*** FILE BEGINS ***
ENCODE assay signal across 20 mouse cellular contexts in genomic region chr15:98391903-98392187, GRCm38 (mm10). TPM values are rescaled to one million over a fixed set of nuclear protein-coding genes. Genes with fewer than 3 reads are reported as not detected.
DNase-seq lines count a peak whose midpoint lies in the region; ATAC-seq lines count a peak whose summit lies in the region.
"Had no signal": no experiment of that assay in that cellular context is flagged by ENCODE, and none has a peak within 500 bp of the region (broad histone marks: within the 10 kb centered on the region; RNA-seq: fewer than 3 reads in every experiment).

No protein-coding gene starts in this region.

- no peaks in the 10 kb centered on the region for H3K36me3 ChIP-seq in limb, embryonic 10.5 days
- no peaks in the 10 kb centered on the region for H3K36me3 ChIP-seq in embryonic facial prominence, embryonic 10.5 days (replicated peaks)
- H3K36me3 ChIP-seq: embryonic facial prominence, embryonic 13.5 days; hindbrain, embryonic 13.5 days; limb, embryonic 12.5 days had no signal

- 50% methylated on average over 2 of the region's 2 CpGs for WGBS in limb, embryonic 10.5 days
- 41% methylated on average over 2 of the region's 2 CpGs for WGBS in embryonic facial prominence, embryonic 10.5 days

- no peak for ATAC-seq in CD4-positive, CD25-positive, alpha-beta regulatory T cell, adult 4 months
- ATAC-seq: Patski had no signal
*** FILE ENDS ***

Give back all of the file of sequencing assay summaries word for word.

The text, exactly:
ENCODE assay signal across 20 mouse cellular contexts in genomic region chr15:98391903-98392187, GRCm38 (mm10). TPM values are rescaled to one million over a fixed set of nuclear protein-coding genes. Genes with fewer than 3 reads are reported as not detected.
DNase-seq lines count a peak whose midpoint lies in the region; ATAC-seq lines count a peak whose summit lies in the region.
"Had no signal": no experiment of that assay in that cellular context is flagged by ENCODE, and none has a peak within 500 bp of the region (broad histone marks: within the 10 kb centered on the region; RNA-seq: fewer than 3 reads in every experiment).

No protein-coding gene starts in this region.

- no peaks in the 10 kb centered on the region for H3K36me3 ChIP-seq in limb, embryonic 10.5 days
- no peaks in the 10 kb centered on the region for H3K36me3 ChIP-seq in embryonic facial prominence, embryonic 10.5 days (replicated peaks)
- H3K36me3 ChIP-seq: embryonic facial prominence, embryonic 13.5 days; hindbrain, embryonic 13.5 days; limb, embryonic 12.5 days had no signal

- 50% methylated on average over 2 of the region's 2 CpGs for WGBS in limb, embryonic 10.5 days
- 41% methylated on average over 2 of the region's 2 CpGs for WGBS in embryonic facial prominence, embryonic 10.5 days

- no peak for ATAC-seq in CD4-positive, CD25-positive, alpha-beta regulatory T cell, adult 4 months
- ATAC-seq: Patski had no signal